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09/09/2022 11:43:20 AM


Snapshots of Israel

By Robin Jacobson, Library & Literary Programs Director

Israeli author Omer Friedlander, only 28 years old, made a stunning entrance onto the literary stage this past spring. Big-name publisher Random House published his debut short story collection, The Man Who Sold Air in the Holy Land, and announced that it would also publish Friedlander’s upcoming novel. To add to the excitement, the prestigious One Bay One Book program run by San Francisco’s Jewish Community Library selected The Man Who Sold Air in the Holy Land for its 2022-23 book.

Even if you’re not usually a short story reader, try one of Friedlander’s beguiling tales, set in Israel in different locations and time periods. In the time it takes to drink a cup of coffee, you can encounter intriguing characters and explore Israeli communities rich with culture.

An Israeli Author Writing in English

Born in Jerusalem in 1994, Omer Friedlander grew up in Tel Aviv, except for two years spent in Princeton, New Jersey, as a small child. Friedlander’s parents are academics – Tel Aviv University professors Eli Friedlander (philosophy) and Michal Grover Friedlander (musicology). Friedlander’s paternal grandfather, Saul Friedländer, is a renowned Holocaust scholar honored with the Israel and Pulitzer Prizes, among other notable awards.

After completing his Israeli national service, Friedlander studied for three years at the University of Cambridge in England, receiving a BA in English literature, before earning an MFA from Boston University.

As a native Israeli, Friedlander is often asked about his decision to write his first book in English, rather than in Hebrew, his mother tongue. In a recent interview, Friedlander explained: “Writing in English gives me some distance from [my] home. It allows me to do more probing, to see Israel’s strange contradictions and complexities more clearly.”

Portraits of Israeli Lives

Although Friedlander’s stories encompass Israel’s wars, tumultuous history, and current conflicts, these are mostly in the background. Friedlander says he chose to focus on the  personal struggles and longings of individuals  – the universal human experience.

Some of the stories in The Man Who Sold Air in the Holy Land stem from Friedlander’s own life. The story Alte Sachen (Yiddish for “old things”), about two grief-stricken brothers continuing their late father’s junk-collecting business, was sparked by Friedlander’s childhood memories of hearing the early morning alte sachen call from the street beneath his window. Friedlander decided to set the story in Tsfat, with its distinctive blue-domed synagogues and narrow cobblestone lanes, where he served during his national service.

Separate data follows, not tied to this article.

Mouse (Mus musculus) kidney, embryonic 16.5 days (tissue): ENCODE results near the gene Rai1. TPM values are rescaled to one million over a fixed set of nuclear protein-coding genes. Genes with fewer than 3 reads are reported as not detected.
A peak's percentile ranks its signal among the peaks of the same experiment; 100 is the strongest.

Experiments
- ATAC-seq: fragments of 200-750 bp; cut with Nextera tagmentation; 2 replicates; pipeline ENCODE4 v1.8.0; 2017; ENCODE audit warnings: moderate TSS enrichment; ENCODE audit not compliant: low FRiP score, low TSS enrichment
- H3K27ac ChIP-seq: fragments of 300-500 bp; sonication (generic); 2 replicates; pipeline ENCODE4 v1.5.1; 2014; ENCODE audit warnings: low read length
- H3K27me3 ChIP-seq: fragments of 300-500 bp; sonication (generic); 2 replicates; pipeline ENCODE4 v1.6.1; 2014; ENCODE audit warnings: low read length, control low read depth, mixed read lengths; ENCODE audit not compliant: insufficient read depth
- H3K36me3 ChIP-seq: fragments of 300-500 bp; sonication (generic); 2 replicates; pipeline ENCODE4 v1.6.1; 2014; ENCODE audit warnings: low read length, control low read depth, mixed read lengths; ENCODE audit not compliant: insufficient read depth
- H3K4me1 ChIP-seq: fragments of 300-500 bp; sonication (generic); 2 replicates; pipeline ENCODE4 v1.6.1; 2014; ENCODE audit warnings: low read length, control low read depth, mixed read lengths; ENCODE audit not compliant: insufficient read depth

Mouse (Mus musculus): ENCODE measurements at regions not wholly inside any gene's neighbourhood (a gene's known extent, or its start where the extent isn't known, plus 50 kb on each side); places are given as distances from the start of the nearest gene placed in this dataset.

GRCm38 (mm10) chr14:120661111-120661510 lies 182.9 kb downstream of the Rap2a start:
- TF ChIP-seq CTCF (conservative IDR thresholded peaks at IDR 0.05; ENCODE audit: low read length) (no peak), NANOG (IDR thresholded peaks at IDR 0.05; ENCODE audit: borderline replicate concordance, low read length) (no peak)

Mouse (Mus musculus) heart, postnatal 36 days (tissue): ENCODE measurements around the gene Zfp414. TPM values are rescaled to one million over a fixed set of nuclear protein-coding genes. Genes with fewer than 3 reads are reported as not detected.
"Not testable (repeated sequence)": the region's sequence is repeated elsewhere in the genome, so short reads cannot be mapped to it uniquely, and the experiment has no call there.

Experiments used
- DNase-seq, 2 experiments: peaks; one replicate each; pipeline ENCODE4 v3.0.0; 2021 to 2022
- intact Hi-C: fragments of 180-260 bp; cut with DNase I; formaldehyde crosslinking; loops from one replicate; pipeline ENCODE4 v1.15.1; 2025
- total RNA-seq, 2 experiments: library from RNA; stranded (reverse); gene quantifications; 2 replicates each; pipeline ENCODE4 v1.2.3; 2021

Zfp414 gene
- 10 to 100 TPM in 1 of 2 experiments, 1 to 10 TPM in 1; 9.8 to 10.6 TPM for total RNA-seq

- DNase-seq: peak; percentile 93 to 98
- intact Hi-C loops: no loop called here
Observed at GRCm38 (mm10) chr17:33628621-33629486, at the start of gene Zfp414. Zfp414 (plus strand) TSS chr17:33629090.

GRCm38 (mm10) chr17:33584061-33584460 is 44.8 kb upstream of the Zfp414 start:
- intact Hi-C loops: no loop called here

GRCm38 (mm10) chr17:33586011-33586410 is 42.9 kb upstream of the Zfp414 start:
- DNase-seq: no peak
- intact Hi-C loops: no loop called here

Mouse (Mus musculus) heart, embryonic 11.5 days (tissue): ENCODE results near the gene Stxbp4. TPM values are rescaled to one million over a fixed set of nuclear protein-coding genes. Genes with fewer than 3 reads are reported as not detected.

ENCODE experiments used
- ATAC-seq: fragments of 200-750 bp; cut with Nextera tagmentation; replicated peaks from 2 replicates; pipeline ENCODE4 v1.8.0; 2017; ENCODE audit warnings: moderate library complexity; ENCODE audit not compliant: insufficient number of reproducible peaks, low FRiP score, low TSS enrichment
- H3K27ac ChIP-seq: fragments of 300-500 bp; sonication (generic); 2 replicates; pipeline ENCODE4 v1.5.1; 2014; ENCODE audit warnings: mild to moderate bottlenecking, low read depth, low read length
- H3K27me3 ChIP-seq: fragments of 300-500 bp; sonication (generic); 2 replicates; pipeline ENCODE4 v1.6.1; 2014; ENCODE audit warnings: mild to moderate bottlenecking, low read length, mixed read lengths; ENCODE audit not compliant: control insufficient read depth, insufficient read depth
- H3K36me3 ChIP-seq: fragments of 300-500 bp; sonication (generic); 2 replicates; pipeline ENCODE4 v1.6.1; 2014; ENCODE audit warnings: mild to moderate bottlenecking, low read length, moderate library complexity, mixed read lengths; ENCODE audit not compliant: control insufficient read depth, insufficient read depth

A conversation with an Israeli Iraqi friend inspired The Sephardi Survivor. The friend confided to Friedlander, that, as a child, he had felt jealous of Ashkenazi classmates who had Holocaust survivor relatives, which had become a status symbol of sorts.  In Friedlander’s story, two brothers of Sephardi heritage befriend an elderly Holocaust survivor and try to convince him to pretend to be their grandfather for the school program on Shoah Memorial Day.

The Miniaturist, about two young girls from Iran living in a refugee absorption camp in Israel in the 1950s, is partly based on Friedlander’s maternal grandmother’s painful experience after emigrating from Egypt to Israel.

The title story, The Man Who Sold Air in the Holy Land, riffs off a classic Jewish archetype, the luftmensch, a man of impractical dreams, to create the character of Simcha. This con artist sells empty bottles of “holy” air to naïve tourists. Simcha relies on two loyal sales assistants: his young daughter, Lali, and Lali's one-eyed cat, Moshe Dayan.

The stories are laced with sensitivity, compassion, humor, and whimsy – and all share a strong sense of place – the age-old, yet ever-new Land of Israel.



Fri, July 19 2024 13 Tammuz 5784